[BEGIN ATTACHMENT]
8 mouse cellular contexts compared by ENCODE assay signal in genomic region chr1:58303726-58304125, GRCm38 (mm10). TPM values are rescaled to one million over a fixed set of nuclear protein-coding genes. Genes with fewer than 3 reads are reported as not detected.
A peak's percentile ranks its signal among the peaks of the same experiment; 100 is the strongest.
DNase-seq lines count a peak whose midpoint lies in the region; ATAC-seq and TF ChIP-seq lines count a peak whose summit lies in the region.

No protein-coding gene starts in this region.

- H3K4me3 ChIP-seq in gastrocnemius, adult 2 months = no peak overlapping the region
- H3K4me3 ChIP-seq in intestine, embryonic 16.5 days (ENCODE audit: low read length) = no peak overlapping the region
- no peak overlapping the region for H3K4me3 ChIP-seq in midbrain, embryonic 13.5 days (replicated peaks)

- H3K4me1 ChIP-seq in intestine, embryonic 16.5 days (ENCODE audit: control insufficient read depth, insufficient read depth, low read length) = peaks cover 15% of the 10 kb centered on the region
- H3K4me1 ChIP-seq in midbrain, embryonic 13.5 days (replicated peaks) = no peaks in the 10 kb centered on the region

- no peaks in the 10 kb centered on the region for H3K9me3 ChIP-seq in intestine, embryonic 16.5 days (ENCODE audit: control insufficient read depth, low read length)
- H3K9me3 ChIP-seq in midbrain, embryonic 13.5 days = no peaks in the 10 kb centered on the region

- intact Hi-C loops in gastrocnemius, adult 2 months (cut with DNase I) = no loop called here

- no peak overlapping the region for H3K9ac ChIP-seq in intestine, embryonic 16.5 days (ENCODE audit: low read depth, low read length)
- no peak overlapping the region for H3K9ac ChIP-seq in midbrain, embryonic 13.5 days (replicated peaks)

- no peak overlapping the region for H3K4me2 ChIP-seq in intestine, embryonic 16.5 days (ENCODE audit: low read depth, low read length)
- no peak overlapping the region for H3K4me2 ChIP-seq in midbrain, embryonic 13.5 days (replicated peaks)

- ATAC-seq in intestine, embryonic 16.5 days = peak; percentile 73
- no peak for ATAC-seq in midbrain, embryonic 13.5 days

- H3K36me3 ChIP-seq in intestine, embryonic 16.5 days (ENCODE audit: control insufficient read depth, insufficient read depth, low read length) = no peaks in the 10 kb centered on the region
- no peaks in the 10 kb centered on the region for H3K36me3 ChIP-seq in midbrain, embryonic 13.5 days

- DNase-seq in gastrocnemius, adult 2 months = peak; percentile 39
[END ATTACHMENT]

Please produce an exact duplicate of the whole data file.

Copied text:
8 mouse cellular contexts compared by ENCODE assay signal in genomic region chr1:58303726-58304125, GRCm38 (mm10). TPM values are rescaled to one million over a fixed set of nuclear protein-coding genes. Genes with fewer than 3 reads are reported as not detected.
A peak's percentile ranks its signal among the peaks of the same experiment; 100 is the strongest.
DNase-seq lines count a peak whose midpoint lies in the region; ATAC-seq and TF ChIP-seq lines count a peak whose summit lies in the region.

No protein-coding gene starts in this region.

- H3K4me3 ChIP-seq in gastrocnemius, adult 2 months = no peak overlapping the region
- H3K4me3 ChIP-seq in intestine, embryonic 16.5 days (ENCODE audit: low read length) = no peak overlapping the region
- no peak overlapping the region for H3K4me3 ChIP-seq in midbrain, embryonic 13.5 days (replicated peaks)

- H3K4me1 ChIP-seq in intestine, embryonic 16.5 days (ENCODE audit: control insufficient read depth, insufficient read depth, low read length) = peaks cover 15% of the 10 kb centered on the region
- H3K4me1 ChIP-seq in midbrain, embryonic 13.5 days (replicated peaks) = no peaks in the 10 kb centered on the region

- no peaks in the 10 kb centered on the region for H3K9me3 ChIP-seq in intestine, embryonic 16.5 days (ENCODE audit: control insufficient read depth, low read length)
- H3K9me3 ChIP-seq in midbrain, embryonic 13.5 days = no peaks in the 10 kb centered on the region

- intact Hi-C loops in gastrocnemius, adult 2 months (cut with DNase I) = no loop called here

- no peak overlapping the region for H3K9ac ChIP-seq in intestine, embryonic 16.5 days (ENCODE audit: low read depth, low read length)
- no peak overlapping the region for H3K9ac ChIP-seq in midbrain, embryonic 13.5 days (replicated peaks)

- no peak overlapping the region for H3K4me2 ChIP-seq in intestine, embryonic 16.5 days (ENCODE audit: low read depth, low read length)
- no peak overlapping the region for H3K4me2 ChIP-seq in midbrain, embryonic 13.5 days (replicated peaks)

- ATAC-seq in intestine, embryonic 16.5 days = peak; percentile 73
- no peak for ATAC-seq in midbrain, embryonic 13.5 days

- H3K36me3 ChIP-seq in intestine, embryonic 16.5 days (ENCODE audit: control insufficient read depth, insufficient read depth, low read length) = no peaks in the 10 kb centered on the region
- no peaks in the 10 kb centered on the region for H3K36me3 ChIP-seq in midbrain, embryonic 13.5 days

- DNase-seq in gastrocnemius, adult 2 months = peak; percentile 39